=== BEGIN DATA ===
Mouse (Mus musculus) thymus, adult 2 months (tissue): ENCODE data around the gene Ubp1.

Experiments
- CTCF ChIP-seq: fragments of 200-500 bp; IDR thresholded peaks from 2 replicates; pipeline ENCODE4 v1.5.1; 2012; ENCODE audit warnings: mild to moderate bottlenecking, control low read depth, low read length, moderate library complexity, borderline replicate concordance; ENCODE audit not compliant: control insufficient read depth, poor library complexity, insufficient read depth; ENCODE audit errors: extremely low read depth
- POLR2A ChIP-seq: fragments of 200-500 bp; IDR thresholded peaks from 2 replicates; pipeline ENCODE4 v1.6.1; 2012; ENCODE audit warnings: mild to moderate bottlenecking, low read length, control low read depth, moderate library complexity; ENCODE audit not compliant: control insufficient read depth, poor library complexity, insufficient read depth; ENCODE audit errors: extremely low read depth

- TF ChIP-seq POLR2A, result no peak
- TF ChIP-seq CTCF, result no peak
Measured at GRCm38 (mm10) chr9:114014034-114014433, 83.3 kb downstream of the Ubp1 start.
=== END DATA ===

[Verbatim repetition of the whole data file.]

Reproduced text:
Mouse (Mus musculus) thymus, adult 2 months (tissue): ENCODE data around the gene Ubp1.

Experiments
- CTCF ChIP-seq: fragments of 200-500 bp; IDR thresholded peaks from 2 replicates; pipeline ENCODE4 v1.5.1; 2012; ENCODE audit warnings: mild to moderate bottlenecking, control low read depth, low read length, moderate library complexity, borderline replicate concordance; ENCODE audit not compliant: control insufficient read depth, poor library complexity, insufficient read depth; ENCODE audit errors: extremely low read depth
- POLR2A ChIP-seq: fragments of 200-500 bp; IDR thresholded peaks from 2 replicates; pipeline ENCODE4 v1.6.1; 2012; ENCODE audit warnings: mild to moderate bottlenecking, low read length, control low read depth, moderate library complexity; ENCODE audit not compliant: control insufficient read depth, poor library complexity, insufficient read depth; ENCODE audit errors: extremely low read depth

- TF ChIP-seq POLR2A, result no peak
- TF ChIP-seq CTCF, result no peak
Measured at GRCm38 (mm10) chr9:114014034-114014433, 83.3 kb downstream of the Ubp1 start.